how to stop your

This promises to be a very fun read! This is for all three prompts!

For challenge 3, I have chosen, with great difficulty, Rusty and the Magic Mountain by Ruskin Bond!

rusty and magic mountain

Ruskin Bond is one of my favourite authors, and I’m thrilled to be reading one of his books for prompt three!

And that concludes my overly ambitious TBR for this readathon! Do you think I can accomplish it? Will any of you be joining me for this readathon?

Spotlight: From An-Other Land by Tanushree Ghosh


check out the schedule here

From An-Other Land


Tanushree Ghosh

Never has been the conversation on immigration more pertinent than now, post 2016 US elections. From cancellation of refugee protection and zero tolerance to undercurrent crackdown on H visas, the resurgence of nationalism is hitting the globalized population head-on. 
But what is immigration today? A question of life or death – fleeing of persecution? A compulsion? Or a mere pursuance of privilege? 
And what is the US today? A land of opportunities? Or a quagmire impossible to comprehend, inherently racist and selfish?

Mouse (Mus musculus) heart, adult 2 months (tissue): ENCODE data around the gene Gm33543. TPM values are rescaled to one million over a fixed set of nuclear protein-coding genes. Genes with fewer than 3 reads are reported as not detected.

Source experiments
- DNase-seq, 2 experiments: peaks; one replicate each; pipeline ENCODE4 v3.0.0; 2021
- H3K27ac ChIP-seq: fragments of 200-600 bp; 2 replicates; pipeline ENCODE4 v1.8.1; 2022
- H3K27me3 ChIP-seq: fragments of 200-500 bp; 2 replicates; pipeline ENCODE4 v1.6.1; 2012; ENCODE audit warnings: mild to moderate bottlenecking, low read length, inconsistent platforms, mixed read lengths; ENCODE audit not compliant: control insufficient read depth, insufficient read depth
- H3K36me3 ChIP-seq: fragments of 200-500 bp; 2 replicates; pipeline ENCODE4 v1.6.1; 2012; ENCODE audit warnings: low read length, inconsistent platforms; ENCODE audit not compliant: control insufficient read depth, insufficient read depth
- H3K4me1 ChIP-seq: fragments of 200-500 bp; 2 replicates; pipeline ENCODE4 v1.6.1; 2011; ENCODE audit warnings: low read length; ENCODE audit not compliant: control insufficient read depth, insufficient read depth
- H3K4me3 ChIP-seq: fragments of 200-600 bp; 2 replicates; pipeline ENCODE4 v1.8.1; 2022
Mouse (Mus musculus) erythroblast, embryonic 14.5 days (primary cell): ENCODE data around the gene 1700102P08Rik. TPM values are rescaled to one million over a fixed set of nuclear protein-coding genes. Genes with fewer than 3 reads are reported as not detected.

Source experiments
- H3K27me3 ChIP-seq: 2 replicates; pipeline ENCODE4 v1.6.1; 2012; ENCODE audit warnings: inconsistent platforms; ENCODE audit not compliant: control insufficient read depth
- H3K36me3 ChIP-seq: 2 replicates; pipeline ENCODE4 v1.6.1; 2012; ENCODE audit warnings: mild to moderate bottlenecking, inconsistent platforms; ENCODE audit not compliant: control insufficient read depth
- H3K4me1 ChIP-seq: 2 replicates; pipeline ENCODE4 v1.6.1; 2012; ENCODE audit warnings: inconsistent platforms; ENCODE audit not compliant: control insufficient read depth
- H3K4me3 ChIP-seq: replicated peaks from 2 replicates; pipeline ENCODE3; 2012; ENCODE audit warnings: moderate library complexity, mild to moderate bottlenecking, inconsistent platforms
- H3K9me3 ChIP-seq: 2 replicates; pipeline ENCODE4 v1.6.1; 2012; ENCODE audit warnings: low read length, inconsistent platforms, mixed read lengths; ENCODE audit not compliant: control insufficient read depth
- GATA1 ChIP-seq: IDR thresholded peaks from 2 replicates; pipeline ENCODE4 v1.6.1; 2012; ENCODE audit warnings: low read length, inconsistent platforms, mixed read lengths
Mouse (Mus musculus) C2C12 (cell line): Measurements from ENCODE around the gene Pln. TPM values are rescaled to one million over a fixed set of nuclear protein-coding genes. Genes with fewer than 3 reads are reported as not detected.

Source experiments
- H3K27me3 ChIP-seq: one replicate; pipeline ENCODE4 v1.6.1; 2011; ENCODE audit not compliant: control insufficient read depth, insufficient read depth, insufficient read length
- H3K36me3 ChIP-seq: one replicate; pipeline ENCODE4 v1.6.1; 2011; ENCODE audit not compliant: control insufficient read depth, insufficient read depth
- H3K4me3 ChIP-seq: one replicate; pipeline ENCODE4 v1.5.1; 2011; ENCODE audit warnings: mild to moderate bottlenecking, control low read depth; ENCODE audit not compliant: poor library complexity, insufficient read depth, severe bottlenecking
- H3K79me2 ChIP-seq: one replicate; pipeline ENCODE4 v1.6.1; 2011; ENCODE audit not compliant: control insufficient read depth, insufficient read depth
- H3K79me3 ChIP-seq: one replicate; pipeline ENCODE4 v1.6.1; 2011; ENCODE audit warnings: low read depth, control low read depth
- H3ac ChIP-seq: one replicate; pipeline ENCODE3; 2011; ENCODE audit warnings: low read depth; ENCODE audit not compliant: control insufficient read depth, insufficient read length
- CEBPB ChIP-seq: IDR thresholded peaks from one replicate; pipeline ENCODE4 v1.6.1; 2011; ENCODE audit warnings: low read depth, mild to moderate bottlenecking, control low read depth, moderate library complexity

From An-Other Land dives deep into immigration today for the Indian diaspora and its many facets with characters who seek to define themselves in an intercultural setting that is less and less sure of itself. A reality check and a guide for anyone who wants to understand the modern-day US.
Grab your copy @
About the author
Tanushree Ghosh works in the technology sector in the USA and is also a social activist and a writer. She has a Doctorate in Chemistry from Cornell University and has worked at the Brookhaven National Laboratories and is an alumnus of IIT Kanpur and Presidency College Calcutta.
Her blog posts, op-eds, poems, and stories are efforts to provoke thoughts, especially towards issues concerning women, social justice, and immigration – which is the topic of her first solo-author work From An-Other Land published by Readomania publishing.